Nature and Value of Human Life

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  • Created by: Bridie
  • Created on: 10-05-11 18:57

Concentrating on one religion, examine the religion’s religious perspectives on the nature and value of human life (45 marks)

 

The nature of human life leads humans to question what makes up a human being and how this curiosity links to each individual. This issue has been divided into two contrasting perspectives; Religious and Secular. The Secular approach adopts a mechanical approach to issues such as evolution and science, whereas the Religious approach adopts questions addressing matters like freewill and the immortality of the soul.

Alternatively, the value of human life leads humans to question whether there is a purpose in life and what it means to be human. From a religious perspective they would ask are our lived entwined into a relationship with a divine being but from a secular perspective, the defiant nature of Humanism is embraced where secular humanist follow Socrates and his guidance; to not attempt to derive sets of values and laws from faith.

 

From a religious approach the nature of human life points to the control of a divine being which gives us an objective sense of purpose and therefore shapes us as individuals.  Are we created by God or simply a stage in existence relying on DNA? And if this answer were to be revealed would our personal identities as humans be put in jeopardy? In the words of Thomas Hobbes “the life of man is nasty, brutish and short”. Dualism is a religious theory that there exist both bodies and minds, distinct from one another, but linked together in some way, whereas materialism demonstrates the secular view saying that our minds are inseparable from our bodies. For a dualist a human being is made up of two parts; the body and the soul, in which the mind determines out personality but the body simply acts as an outer shell. Plato was a dualist and idealist who, in his writing “The Republic” he stated that the soul belonged to a level of reality that was higher than that of the body, and therefore immortal. This idea reflects the nature of a human being as for Plato for everything in existence; a perfect idea or form existed, and our soul allows us to enquire into higher realities such as truth, goodness and knowledge. Materialism is derived from the secular approach of the nature of human life where the materialist rejects any existence of the soul, the body is contingent and so death is seen as the end with no afterlife. Hick was a materialist but his re-creation theory contained implications of dualism. For Hick there only way humans could survive death is if an exact replica would appear resulting from God being all powerful. Hick confided in God because he viewed him as all-powerful, therefore making it logical for an exact replica to appear, so to Hick death destroys us, but God re-creates us.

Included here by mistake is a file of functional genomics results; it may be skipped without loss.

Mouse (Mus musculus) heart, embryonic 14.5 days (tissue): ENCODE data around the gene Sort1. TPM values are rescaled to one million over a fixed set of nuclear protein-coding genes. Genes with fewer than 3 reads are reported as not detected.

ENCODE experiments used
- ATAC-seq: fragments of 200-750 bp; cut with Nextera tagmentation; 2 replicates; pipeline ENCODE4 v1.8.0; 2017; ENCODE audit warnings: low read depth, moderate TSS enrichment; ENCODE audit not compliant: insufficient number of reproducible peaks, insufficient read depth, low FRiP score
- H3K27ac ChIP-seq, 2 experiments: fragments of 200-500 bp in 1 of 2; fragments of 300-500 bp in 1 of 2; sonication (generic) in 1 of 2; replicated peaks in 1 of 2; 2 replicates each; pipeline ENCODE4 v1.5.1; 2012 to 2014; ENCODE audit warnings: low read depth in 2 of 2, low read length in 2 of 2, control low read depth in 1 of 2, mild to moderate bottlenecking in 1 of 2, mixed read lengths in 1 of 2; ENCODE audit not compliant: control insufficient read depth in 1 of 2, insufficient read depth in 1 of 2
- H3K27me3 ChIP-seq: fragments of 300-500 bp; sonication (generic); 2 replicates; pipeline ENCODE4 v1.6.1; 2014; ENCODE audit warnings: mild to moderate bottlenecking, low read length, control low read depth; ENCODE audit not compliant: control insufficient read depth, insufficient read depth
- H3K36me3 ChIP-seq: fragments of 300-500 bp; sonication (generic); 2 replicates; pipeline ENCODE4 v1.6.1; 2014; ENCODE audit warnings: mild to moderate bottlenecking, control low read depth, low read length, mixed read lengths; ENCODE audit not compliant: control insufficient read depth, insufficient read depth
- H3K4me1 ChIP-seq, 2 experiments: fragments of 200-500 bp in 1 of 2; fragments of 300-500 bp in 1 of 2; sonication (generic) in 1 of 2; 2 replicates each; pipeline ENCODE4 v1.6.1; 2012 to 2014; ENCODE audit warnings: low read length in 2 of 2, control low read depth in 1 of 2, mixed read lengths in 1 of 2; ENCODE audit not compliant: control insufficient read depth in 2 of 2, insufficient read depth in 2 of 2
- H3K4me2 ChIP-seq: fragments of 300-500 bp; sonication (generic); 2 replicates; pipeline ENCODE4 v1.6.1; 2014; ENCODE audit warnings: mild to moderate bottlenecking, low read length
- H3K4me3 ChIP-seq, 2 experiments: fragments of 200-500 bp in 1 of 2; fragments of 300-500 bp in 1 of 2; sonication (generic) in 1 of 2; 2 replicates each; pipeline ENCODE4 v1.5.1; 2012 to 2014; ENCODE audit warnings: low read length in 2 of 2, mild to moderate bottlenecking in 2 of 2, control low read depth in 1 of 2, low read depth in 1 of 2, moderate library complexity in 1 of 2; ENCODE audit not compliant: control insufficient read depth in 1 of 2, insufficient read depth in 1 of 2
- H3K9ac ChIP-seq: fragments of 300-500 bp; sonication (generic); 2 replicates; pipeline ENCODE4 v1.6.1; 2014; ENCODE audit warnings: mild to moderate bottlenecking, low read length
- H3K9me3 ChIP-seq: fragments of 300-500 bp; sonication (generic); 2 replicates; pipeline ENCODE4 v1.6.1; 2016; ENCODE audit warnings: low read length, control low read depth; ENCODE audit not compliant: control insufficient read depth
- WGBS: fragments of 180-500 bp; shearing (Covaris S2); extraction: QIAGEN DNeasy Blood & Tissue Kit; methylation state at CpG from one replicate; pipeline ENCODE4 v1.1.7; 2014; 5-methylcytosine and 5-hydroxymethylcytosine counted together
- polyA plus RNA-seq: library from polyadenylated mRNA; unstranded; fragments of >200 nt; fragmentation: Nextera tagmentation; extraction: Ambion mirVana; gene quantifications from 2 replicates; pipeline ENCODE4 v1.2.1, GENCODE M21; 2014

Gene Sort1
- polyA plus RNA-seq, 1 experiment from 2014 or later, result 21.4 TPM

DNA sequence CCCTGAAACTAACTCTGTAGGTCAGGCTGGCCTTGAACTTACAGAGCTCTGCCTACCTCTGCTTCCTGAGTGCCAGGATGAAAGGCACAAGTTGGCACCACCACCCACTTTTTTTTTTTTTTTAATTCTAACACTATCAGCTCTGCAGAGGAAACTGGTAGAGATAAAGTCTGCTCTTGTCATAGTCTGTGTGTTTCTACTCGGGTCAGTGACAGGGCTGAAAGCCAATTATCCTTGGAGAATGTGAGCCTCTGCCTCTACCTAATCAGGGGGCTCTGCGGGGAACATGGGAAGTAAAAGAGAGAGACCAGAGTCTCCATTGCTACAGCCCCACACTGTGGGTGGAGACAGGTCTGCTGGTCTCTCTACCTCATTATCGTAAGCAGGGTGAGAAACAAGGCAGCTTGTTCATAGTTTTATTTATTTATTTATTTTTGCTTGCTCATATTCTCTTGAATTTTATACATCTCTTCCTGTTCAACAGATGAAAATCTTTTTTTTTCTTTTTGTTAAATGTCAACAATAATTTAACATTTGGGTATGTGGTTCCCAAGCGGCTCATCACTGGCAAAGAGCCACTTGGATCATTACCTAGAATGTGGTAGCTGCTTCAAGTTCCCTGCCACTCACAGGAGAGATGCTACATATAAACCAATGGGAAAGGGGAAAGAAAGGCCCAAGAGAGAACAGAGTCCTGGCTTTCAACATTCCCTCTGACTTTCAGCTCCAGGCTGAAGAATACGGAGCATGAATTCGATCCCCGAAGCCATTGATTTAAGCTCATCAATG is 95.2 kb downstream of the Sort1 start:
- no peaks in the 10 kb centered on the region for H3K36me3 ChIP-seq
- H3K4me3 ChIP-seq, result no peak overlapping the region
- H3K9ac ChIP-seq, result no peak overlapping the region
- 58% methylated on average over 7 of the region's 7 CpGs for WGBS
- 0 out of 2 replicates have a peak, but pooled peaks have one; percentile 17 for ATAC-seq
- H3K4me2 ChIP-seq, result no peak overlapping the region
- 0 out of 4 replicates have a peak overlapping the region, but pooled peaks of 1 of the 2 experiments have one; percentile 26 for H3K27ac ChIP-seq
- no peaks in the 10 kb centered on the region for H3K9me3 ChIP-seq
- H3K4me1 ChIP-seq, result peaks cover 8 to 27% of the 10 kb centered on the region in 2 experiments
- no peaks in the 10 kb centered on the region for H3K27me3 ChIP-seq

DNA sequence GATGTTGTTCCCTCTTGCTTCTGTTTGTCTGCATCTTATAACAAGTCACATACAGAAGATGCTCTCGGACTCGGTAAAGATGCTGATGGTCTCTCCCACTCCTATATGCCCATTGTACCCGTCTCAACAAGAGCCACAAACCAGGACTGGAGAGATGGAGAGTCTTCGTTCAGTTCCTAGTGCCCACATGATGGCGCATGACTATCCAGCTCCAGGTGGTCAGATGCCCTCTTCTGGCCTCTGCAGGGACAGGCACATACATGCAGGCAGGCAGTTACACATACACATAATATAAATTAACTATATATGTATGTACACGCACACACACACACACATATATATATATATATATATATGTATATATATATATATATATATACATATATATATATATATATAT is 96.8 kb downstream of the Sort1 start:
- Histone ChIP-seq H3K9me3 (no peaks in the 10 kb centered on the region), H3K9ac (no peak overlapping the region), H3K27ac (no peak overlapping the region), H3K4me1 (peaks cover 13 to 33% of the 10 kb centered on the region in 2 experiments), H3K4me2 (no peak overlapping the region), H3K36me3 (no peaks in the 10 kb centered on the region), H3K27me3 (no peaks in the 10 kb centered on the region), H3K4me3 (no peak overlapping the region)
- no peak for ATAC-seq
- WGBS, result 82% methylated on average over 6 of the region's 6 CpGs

Following on, the nature of evil carries great importance when approaching the nature of human life. The

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